Ever notice how some homes have that “just right” feeling? Have you ever been in a home that just feels right? The furniture seems made for the space. No one needs to shout across the room to be heard or squeeze around a door or chair to get comfortable. Rather than expensive pieces or a professional designer, the secret to these rooms' appeal is often a carefully considered floor plan.
Floor plans are simply drawn-to-scale representations of rooms viewed from above and may be easier than you think to create. Although specialized software and tools exist, all you really need is a pencil, ruler, tape measure, and some standard graph paper. Follow these simple steps to create your own, custom floor plan and give your furniture layout new life.
Beginning a Master Floor Plan
In order to create a usable plan that reflects the real dimensions of your space, it's important to draw the room to scale. In other words, despite being smaller in size, each aspect of the room you are drawing should be the same size as the original in proportion to the rest of the room. Using one square of graph paper to represent one foot in your drawing will ensure its accuracy.
With a tape measure, start by finding the length and width of your room, including any built-in features or appliances that can't move. This will provide the basis for your master floor plan, a drawing of the room's size and shape without any furnishings. Use a straight edge to draw the outline of the room on graph paper. Add the size and location of any doors or windows in the space. To account for the area doors need to open and close freely, draw them open perpendicular to the wall and use an arc to show the space they will take up while in use.
Sketching in Furniture
Once your master floor plan is finished, you're ready to create some scale drawings of your furniture. Remember to take good measurements or look up the dimensions of online purchases for the most accurate representation. Don't feel intimidated by the prospect of drawing your furniture: no art skill or detailing is required for a floor plan, only the most basic outline. These models can be drawn directly onto your room plan or even cut from of a separate sheet of paper. This makes it easy to shuffle them around your master floor plan and consider new options without erasing and redrawing.
Selecting Furniture Placement
Next, consider where each piece will sit in your room to create a balanced, harmonious, and comfortable space. For good flow between furnishings, the most important concepts to take into account are visual balance, spacing, and focal point.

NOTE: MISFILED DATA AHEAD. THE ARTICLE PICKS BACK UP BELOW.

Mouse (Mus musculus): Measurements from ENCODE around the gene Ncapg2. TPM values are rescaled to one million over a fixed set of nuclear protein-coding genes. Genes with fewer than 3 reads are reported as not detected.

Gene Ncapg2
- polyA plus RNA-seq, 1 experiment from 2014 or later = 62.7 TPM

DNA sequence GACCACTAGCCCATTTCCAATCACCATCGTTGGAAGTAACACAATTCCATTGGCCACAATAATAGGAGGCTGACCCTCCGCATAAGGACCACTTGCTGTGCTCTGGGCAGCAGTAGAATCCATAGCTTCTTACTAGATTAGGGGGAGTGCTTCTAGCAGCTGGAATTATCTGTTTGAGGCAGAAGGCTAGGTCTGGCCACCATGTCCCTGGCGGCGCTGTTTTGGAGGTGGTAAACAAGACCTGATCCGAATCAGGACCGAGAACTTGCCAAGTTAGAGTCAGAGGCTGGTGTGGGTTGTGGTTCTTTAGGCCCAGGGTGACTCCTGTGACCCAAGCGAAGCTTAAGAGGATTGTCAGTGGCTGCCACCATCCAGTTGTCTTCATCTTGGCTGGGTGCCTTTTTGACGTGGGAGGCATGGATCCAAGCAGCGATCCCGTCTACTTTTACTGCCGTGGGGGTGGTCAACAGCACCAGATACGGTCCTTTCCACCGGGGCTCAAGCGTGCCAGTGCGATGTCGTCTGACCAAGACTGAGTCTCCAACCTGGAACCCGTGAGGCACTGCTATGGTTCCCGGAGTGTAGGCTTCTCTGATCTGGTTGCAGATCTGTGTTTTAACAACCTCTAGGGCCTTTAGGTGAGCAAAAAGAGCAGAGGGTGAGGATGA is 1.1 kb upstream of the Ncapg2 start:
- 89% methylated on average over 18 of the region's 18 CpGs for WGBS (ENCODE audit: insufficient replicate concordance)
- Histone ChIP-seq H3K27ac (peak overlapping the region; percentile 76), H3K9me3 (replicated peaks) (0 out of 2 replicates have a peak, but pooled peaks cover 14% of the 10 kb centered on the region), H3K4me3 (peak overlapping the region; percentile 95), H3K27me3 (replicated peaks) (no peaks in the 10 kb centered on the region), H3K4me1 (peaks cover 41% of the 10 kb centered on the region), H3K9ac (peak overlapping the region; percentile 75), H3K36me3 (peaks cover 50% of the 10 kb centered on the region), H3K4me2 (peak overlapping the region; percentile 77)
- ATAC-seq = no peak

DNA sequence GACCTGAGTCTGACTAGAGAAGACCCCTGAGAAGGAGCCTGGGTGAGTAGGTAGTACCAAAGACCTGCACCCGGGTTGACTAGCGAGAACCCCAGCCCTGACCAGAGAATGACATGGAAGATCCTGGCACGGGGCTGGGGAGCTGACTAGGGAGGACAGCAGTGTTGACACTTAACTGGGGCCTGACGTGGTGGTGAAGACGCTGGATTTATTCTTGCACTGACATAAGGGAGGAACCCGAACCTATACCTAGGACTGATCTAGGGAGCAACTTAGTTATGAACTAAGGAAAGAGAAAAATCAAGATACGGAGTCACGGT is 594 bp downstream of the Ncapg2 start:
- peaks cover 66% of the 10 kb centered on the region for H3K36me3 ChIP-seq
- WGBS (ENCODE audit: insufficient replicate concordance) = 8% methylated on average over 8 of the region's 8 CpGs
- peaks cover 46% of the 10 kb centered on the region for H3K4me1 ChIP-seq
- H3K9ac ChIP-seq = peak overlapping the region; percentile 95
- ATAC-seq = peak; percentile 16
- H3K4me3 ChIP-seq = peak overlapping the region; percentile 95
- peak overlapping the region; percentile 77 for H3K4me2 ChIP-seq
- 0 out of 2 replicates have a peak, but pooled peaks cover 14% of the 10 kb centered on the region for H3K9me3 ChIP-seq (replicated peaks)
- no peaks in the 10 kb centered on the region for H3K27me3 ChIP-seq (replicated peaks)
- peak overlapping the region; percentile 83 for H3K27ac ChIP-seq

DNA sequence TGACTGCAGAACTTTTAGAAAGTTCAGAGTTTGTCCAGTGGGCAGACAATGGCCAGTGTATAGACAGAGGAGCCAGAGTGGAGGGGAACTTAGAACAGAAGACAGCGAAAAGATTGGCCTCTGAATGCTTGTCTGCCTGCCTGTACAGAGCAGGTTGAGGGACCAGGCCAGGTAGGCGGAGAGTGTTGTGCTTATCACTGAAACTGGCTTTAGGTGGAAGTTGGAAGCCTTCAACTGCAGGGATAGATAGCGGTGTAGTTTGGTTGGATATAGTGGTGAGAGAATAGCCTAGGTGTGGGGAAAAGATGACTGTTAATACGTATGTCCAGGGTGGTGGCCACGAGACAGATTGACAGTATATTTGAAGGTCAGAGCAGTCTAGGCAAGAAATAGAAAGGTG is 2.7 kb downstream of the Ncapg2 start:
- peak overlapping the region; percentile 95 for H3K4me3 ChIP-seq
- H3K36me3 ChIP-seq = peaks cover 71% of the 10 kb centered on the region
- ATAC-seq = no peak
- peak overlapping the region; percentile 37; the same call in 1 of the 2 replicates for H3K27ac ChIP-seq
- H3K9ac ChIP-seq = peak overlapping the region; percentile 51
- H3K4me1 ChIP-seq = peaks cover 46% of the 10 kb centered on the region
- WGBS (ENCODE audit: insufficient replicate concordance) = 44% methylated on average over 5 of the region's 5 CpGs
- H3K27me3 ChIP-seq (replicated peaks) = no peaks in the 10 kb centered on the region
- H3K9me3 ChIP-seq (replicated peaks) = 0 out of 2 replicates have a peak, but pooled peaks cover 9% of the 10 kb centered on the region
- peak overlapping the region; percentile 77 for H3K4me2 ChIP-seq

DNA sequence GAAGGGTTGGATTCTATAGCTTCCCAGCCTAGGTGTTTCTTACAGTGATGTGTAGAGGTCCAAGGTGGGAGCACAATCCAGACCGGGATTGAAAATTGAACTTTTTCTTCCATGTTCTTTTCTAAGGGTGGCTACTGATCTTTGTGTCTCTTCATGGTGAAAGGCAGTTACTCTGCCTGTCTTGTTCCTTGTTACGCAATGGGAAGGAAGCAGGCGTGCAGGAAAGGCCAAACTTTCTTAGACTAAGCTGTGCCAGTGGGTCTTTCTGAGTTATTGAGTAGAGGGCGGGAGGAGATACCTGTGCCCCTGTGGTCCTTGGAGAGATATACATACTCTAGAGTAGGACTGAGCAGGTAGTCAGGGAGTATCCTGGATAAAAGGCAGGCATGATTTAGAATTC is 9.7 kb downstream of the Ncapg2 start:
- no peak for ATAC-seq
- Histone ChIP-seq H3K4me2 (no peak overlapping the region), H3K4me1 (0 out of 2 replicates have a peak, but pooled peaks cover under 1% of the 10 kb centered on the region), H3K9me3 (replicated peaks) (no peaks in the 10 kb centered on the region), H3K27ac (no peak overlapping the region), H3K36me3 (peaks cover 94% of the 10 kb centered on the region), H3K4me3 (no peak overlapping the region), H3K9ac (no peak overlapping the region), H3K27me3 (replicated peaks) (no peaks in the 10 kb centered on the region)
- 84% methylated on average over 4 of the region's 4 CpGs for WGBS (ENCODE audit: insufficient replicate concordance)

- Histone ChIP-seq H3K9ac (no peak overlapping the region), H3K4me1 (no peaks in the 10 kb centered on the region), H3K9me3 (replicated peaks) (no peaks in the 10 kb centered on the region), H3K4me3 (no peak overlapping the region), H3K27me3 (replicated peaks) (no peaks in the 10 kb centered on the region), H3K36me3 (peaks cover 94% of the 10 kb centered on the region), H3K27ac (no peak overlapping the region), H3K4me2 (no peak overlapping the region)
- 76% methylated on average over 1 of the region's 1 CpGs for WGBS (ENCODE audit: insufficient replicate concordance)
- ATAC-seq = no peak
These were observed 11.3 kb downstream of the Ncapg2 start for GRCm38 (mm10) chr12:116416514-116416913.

Cultivating Visual Balance
You've probably been in a home, hotel, or restaurant before that felt a little lopsided or simply off somehow. More often than not, these feelings result when designers don't account for balance. Visual balance is a result of how your eyes process images. If the eye is too attracted to one area of the room, it may seem visually "heavy" and out of step with the rest of the space.
To avoid this effect, divide your master floor plan into four equal quadrants. For a room to feel balanced, furnishings in each quadrant need to have a similar visual weight. Keep in mind that large, dark-colored, dense, contrasting, or complex items read as heavy to the eye. On the other hand, light-colored, small, delicate, matching, and simple ones seem lighter.
To create visual balance, pair a large, heavy item in one quadrant with a piece that is equally large and heavy in another, or use several smaller, lighter pieces. For example, placing two identical couches across from each other creates a symmetrical and pleasing look because they have equal weight. Alternately, putting a television, console, potted plant, and wall art across the room from a sofa instead can also have a balancing effect.
Perfecting Furniture Spacing
Leaving room to move comfortably can mean the difference between a design that looks good on paper and one that actually works in your daily life. To create a practical arrangement, consider how you naturally move in, out of, and around this room during regular use. As a general rule, leave about 36 inches of clearance on your floor plan in front of every door to avoid bottlenecks. Likewise, allowing 12 to 15 inches of space in front of windows, 18 inches between coffee tables and sofas, and between 3.5 and 10 feet separating different seating options will keep your rooms feeling open and spacious but still close enough for comfortable conversation.
Creating a Focal Point
Using visual balance doesn't have to eliminate drama from your space. In many living rooms, a fireplace, television, or gallery art wall creates a dramatic central focus, while dining rooms usually use the table and bedrooms employ the bed for this purpose.